“If there was a next error, it would be looked at even more closely, with significant consequences,” Durost said. “Given how rarely it’s been done, probation from our standpoint is seen as a significant statement.”
As part of the probation, Lee Academy was tasked within 60 days of the panel’s findings to “develop and provide the MPA with written policies that will describe in detail the admissions process at Lee Academy including the roles and shared responsibilities of (if applicable) the headmaster, admissions director, guidance department and others.
“Further, Lee Academy will also develop within that same 60-day period written policies that will describe in detail the process and criteria for awarding financial aid to students admitted to Lee Academy, including the roles and shared responsibilities of the headmaster, admissions director, financial officer, guidance department and others.
“After each school year and no later than June 30, 2013, and June 30, 2014, the headmaster will provide the MPA with detailed information regarding tuition and room and board of all tuition students. Additionally, this information will also include a breakdown of participants in interscholastic athletics by sport for each student.
“The MPA executive director will provide periodic updates to the Interscholastic Management Committee as to the progress of these rulings.”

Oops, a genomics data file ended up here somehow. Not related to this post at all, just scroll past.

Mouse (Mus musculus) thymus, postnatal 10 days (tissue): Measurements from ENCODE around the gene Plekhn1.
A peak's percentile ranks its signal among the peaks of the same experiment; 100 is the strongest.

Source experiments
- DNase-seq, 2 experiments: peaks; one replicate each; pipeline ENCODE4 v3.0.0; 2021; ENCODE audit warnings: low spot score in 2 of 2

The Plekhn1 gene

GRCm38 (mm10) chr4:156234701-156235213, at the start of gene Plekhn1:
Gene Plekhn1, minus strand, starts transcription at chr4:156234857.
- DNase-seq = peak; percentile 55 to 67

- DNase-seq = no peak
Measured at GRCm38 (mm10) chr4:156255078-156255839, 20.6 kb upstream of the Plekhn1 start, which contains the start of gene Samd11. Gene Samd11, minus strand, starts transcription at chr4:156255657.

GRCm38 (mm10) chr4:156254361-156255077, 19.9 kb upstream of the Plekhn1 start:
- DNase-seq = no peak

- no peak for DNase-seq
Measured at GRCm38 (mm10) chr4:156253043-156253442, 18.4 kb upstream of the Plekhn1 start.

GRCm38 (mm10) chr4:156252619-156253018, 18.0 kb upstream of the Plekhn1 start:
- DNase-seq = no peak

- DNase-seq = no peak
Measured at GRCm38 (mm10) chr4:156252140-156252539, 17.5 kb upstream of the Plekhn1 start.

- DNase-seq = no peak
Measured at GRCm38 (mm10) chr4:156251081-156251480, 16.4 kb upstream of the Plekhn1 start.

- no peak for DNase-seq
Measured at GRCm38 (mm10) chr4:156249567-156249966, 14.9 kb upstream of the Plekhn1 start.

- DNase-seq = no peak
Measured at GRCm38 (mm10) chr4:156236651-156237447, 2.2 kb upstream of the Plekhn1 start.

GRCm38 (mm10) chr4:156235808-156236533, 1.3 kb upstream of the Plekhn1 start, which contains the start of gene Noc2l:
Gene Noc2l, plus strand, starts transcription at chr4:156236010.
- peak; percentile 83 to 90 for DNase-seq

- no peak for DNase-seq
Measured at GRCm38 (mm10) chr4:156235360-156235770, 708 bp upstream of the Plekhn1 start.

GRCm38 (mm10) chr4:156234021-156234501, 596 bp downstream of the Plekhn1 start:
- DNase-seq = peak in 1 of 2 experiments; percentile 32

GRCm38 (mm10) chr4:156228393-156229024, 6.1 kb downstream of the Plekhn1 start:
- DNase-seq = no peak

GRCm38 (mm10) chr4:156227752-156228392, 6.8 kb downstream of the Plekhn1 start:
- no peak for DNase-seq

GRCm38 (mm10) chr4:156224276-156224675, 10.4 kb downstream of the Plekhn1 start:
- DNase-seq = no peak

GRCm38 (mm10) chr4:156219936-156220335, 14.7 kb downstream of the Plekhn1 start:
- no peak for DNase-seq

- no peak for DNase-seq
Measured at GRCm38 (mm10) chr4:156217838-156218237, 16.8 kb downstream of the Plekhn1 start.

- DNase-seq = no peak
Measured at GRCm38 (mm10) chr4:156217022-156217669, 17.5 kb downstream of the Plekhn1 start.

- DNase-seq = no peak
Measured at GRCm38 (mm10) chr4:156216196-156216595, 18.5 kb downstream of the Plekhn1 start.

Lee Academy has not yet provided the MPA with the information due within 60 days of the investigative panel’s findings, but Lindberg said the school would comply with the deadline.
Lindberg said he hopes the case will have an enduring educational purpose of its own.
“The thing that pleases me most out of the whole situation is that the MPA now has a better understanding of the operation of independent schools, and they’ve developed a committee that will study the public versus private issue,” he said.
“And only good will come from that because all schools will have a better understanding of how independent schools work.”
Durost said the MPA for eight years has had an ad hoc committee that addresses issues related to private versus public schools. That group has met periodically since then, and there are plan for it to get together again for the current school year, though Durost said the meeting won’t be specifically about the Lee case.
Maine and 45 other states include private schools as members of their interscholastic associations, with only Maryland, North Carolina, Texas, Virginia and the District of Columbia having separate public and nonpublic entities.
A private academy founded in 1845, Lee has contracts with local school boards to educate students from Lee, Springfield, Webster and Winn. The school also serves students from Greenbush, Kingman, Topsfield, Vanceboro and the Passamaquoddy Tribe of Maine. Tuition, room and board is approximately $26,000 a year for seven-day boarding students.
Under Lindberg’s leadership, Lee Academy has been marketing American high school education to the Far East while expanding its enrollment of foreign-born students educated in Lee, a small northern Penobscot County town about 10 miles east of Lincoln and Interstate 95.
Lee Academy’s undergraduate enrollment was listed as 270 in the 2012 MPA tourney basketball program.